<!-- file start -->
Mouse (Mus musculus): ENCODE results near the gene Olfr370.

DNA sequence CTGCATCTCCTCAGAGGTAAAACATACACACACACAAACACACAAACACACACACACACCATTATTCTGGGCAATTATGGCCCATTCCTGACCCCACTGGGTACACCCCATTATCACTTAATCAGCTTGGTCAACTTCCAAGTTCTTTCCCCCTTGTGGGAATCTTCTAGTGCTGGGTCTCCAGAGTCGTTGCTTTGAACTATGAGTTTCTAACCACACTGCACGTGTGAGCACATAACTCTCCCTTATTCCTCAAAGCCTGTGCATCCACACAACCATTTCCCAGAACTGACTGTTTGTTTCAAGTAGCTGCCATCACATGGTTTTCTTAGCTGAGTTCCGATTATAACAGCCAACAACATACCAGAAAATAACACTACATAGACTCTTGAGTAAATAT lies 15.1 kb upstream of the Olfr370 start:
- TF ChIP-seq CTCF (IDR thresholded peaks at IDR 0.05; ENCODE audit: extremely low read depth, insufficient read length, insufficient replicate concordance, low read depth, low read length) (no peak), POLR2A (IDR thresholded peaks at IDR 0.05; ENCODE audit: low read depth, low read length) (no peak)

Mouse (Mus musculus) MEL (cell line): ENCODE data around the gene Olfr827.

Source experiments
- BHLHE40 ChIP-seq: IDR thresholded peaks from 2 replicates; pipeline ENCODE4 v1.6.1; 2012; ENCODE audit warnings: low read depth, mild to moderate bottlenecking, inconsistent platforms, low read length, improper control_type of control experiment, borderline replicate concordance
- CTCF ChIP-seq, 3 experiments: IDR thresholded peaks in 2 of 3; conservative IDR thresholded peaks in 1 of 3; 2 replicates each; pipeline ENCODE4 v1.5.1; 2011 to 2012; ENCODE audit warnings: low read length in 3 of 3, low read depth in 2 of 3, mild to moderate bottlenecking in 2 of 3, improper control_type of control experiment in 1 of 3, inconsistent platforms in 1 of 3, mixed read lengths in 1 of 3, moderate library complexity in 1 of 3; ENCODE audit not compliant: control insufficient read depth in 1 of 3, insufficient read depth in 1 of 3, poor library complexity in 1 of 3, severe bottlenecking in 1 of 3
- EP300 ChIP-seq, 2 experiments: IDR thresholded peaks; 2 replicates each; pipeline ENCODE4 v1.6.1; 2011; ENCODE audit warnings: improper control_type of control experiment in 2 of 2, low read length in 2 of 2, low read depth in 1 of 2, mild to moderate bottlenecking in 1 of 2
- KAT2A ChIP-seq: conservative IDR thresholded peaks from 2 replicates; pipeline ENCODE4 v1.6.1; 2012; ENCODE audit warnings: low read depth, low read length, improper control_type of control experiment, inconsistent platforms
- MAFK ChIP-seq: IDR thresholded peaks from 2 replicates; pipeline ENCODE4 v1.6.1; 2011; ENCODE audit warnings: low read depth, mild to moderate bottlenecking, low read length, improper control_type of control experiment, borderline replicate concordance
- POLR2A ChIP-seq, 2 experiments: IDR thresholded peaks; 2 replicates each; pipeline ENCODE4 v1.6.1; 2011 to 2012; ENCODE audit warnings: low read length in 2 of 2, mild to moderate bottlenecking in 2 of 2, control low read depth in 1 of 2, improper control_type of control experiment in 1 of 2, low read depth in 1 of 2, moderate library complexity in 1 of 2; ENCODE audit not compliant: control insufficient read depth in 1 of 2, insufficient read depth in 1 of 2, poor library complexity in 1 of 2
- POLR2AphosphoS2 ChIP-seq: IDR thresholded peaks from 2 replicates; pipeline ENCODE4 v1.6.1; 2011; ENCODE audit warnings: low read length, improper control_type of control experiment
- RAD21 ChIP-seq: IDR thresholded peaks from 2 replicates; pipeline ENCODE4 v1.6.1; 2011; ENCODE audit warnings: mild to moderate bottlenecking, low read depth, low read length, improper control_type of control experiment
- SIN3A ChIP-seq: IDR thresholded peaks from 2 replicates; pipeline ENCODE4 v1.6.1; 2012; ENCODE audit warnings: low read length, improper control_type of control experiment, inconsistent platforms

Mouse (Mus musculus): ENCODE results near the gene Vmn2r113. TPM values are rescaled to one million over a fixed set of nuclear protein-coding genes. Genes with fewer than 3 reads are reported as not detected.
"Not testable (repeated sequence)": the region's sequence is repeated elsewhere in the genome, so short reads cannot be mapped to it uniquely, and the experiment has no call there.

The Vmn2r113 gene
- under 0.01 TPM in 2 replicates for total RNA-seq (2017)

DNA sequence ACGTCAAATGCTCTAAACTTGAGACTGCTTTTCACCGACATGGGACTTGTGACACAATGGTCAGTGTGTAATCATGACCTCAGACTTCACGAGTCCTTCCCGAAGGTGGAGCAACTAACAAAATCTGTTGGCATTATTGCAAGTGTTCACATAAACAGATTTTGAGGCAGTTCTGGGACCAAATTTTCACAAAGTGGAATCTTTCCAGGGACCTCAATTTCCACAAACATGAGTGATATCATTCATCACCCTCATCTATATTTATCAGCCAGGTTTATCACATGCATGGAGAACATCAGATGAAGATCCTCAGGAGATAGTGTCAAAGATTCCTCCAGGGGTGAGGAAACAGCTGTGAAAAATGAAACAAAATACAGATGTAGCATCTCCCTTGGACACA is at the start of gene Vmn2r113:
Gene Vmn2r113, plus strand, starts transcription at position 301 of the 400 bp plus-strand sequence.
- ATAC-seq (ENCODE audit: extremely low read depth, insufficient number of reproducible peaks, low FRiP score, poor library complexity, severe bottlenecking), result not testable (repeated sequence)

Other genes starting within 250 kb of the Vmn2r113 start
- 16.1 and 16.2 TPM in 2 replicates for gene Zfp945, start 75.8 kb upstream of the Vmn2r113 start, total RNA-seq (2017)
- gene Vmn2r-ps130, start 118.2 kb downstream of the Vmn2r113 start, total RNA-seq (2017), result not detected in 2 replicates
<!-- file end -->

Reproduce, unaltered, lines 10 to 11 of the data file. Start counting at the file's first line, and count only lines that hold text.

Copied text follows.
- MAFK ChIP-seq: IDR thresholded peaks from 2 replicates; pipeline ENCODE4 v1.6.1; 2011; ENCODE audit warnings: low read depth, mild to moderate bottlenecking, low read length, improper control_type of control experiment, borderline replicate concordance
- POLR2A ChIP-seq, 2 experiments: IDR thresholded peaks; 2 replicates each; pipeline ENCODE4 v1.6.1; 2011 to 2012; ENCODE audit warnings: low read length in 2 of 2, mild to moderate bottlenecking in 2 of 2, control low read depth in 1 of 2, improper control_type of control experiment in 1 of 2, low read depth in 1 of 2, moderate library complexity in 1 of 2; ENCODE audit not compliant: control insufficient read depth in 1 of 2, insufficient read depth in 1 of 2, poor library complexity in 1 of 2